Even while getting iterative with the scope at hand at a later stage, you essentially keep sharpening the scope, rather than elaborating or expanding it. Shrinking or expanding of it means business and money, and there are people out there who are far more concerned about them than you – in your capacity as a solution designer – are. Even the fine-tuning of the scope, which normally includes activities like defining / describing the scope elements should undergo rigorous reviews with business groups in order to get rid of all traces of subjectivity ( it is slightly different from discretion, though – believe me).

 

Having said all that, we should not fool ourselves by downplaying the need of systematic scoping in any Enterprise Architecture undertaking. Though there are plenty of guidelines available for scoping activity of EA within TOGAF and elsewhere, a practical approach would cut across frameworks as we are about to see.

 

Rapid Scoping

You, the architect, are there to deliver an optimum architecture in terms of comprehensibility, usability, efficiency and ROI. The fate of each of these “desirables’” would be influenced by the decisions you make in the planning and scoping phases (I like to see them as separate activities; we will talk on that in just a bit). If you are one among those fortunate or unfortunate ones who should be the master of your own actions by being able to make decision on entire  the architectural activities , the best way is to do the following upfront, before getting too much philosophical, metaphysical or even romantic with the work at hand.

Let us see how best we can start with the scoping problem. Open a text editor or your notebook and scribble (quite literally) the answers to these queries right-away as soon as you, the architect, come out of the project (of enterprise visibility) kick-off meeting:

1. What does the term “enterprise” mean to you? What do you think it means to stakeholders? Did you see a difference?

2. What domains (data/business/process/technology/organization/location/people) would your deliverables consist of?

3. Who is going to take up the architecture from the point where you leave?  

4. What will he/she/they be doing with it – will they go present it to the board-of-the-powerful or just put on the developer spikes and get going with it? That is, who is your deliverable going to face – the development crew or the business world or both?

5. Do they plan to manage /change control / govern the architecture?( only yes or no for the time – details later , just to see if what you plan to do is a proverbial “use-and-throw” architecture )

6. If there is no architectural governance in your side of the world yet, how long will the deliverable be valid? What event(s) would make the architecture invalid or needy for changes?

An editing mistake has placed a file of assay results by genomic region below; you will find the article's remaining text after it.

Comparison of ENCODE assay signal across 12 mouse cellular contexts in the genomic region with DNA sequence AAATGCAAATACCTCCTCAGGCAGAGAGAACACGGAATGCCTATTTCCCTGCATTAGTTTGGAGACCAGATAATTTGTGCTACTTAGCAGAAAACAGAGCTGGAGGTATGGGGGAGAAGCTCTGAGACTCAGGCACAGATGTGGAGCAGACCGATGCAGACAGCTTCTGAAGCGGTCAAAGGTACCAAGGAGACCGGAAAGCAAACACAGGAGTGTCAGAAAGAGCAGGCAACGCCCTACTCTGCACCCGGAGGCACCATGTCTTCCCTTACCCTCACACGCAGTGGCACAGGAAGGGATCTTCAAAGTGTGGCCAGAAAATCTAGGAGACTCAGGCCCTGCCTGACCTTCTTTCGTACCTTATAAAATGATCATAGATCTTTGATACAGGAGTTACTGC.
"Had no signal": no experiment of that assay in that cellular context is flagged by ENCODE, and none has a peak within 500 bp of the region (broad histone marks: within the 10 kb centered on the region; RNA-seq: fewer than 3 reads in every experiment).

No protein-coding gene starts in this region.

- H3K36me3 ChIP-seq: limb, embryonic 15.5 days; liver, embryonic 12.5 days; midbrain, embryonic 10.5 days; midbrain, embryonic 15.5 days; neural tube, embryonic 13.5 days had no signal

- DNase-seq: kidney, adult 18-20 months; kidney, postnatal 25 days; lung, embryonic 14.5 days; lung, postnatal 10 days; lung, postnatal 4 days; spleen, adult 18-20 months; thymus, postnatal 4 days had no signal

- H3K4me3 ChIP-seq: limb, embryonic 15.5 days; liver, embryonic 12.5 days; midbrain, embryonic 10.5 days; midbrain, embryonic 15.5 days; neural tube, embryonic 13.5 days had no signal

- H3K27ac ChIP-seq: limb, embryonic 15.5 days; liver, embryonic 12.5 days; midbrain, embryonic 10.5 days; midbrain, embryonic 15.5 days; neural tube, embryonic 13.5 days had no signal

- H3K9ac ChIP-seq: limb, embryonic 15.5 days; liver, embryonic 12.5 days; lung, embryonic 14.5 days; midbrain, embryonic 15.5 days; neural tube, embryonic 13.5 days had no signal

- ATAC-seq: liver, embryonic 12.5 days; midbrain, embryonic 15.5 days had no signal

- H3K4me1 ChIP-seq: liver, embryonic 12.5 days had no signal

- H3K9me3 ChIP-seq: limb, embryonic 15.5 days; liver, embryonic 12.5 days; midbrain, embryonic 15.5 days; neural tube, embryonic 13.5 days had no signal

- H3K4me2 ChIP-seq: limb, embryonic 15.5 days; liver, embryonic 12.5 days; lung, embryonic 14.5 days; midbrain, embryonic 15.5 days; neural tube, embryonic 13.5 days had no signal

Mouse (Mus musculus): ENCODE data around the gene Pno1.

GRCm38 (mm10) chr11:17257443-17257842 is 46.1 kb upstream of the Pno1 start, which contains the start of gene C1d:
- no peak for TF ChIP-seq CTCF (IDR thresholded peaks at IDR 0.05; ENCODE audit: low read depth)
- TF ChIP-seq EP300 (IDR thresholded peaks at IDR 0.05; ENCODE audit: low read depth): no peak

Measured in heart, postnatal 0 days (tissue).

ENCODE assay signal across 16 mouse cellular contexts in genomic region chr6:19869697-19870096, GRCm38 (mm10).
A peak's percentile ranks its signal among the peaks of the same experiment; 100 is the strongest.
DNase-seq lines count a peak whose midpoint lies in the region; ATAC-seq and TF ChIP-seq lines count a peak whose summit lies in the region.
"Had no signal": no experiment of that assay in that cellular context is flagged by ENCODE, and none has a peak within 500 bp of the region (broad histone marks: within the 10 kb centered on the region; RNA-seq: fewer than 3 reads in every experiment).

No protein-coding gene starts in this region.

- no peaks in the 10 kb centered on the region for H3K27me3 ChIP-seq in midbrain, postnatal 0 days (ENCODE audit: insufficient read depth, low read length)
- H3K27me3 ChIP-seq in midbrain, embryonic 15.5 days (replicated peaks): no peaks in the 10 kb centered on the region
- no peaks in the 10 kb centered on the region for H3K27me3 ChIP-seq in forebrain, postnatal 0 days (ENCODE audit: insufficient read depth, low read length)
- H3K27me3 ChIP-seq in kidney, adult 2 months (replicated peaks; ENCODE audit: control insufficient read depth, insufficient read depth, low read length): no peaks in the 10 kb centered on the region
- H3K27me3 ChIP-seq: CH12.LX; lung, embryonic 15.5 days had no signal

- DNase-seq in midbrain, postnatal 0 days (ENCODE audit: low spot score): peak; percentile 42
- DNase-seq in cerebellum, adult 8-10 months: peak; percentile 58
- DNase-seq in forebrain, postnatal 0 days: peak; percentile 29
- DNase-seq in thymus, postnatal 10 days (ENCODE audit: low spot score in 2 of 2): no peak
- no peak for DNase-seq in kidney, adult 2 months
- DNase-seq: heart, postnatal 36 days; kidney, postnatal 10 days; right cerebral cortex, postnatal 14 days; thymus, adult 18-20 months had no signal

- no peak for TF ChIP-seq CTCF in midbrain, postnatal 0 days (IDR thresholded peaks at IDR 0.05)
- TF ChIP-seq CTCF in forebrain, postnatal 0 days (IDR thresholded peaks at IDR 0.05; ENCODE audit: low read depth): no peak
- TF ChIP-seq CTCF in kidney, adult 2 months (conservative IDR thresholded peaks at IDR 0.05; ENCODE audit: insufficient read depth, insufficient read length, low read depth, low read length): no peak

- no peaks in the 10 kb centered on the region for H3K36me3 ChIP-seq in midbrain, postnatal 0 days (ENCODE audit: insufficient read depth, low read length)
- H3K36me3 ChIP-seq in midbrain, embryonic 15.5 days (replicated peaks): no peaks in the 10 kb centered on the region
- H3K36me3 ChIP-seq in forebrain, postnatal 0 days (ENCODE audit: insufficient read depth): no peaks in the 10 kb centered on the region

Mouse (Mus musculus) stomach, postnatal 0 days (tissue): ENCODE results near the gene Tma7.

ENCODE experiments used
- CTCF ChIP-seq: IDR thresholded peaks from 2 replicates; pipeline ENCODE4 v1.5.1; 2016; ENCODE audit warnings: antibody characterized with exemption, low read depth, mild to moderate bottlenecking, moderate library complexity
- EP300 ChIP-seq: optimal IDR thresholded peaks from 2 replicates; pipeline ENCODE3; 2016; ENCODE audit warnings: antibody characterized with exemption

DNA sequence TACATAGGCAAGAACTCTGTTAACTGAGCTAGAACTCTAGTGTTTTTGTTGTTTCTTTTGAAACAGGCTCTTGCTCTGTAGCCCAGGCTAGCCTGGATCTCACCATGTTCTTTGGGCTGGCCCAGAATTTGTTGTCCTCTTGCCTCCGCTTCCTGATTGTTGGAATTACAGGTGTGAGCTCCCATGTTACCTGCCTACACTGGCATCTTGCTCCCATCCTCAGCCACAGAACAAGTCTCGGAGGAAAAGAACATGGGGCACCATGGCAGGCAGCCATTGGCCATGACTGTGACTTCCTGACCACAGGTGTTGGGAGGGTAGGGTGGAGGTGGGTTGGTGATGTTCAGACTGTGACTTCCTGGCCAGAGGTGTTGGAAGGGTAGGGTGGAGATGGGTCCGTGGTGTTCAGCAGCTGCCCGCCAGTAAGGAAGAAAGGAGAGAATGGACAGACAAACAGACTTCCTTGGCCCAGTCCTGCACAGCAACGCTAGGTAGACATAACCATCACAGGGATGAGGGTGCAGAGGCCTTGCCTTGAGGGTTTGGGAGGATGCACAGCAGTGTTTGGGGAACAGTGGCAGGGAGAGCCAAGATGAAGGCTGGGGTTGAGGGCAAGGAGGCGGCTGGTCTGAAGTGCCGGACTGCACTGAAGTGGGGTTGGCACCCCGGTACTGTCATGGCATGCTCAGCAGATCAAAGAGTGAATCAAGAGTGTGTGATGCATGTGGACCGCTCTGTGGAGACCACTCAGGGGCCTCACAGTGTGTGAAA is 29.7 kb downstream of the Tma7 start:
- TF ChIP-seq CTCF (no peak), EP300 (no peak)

7. How much detailed should the deliverables be (just in terms of sheer paper space, for now) – can you afford a good 100 pages or 3 presentation slides? 

Finally-

9. What is the verification mechanism by which you can make sure what you have captured as scope, valid?

After this quick session, the answers you would end up having in front of you may not be enough to spring much surprises in your mind, but will definitely have the potential to avert undesirable future surprises.

Now it is time for systematic scoping.

 

The Classic Interrogatives – power of simplicity

To ensure comprehensiveness, the best next foot forward is to go by Zachman Framework’s first horizontal. What-How-Where-Who-When-Why (We may term this as Rigorous Interrogation Method)

is a time-tested, robust way to pursue truth about almost everything imaginable – so there can not simply be a better way for upfront scoping.

 

This time, though, we don’t go as fast as we did in Rapid Scoping phase – we do it really meticulously. But before getting into potential challenges in the activity, let’s see what questions we need to actually ask in place of just What or How or .

 

What:    List of Business Objects,

Question: Which entities constitute the business?

How:     List of Business Processes:

Question: What does the business call various collections of activities that transform the enterprise inputs into enterprise services?

Where:  List of Business Locations

Question: Where ( which geographical entities ) is business rolled out ?

Who:     List of Organizations

Question: In which organizations does the responsibility for execution of processes and services rest?

When:   List of Events

Question: What are the events to which the enterprise responds ( upon their occurrence or relative to time) ?

Why:     List of Business Goals

Question: Where can we find pointers or references to business goals, objectives, strategies, or critical success factors significant to the enterprise relative to motivation?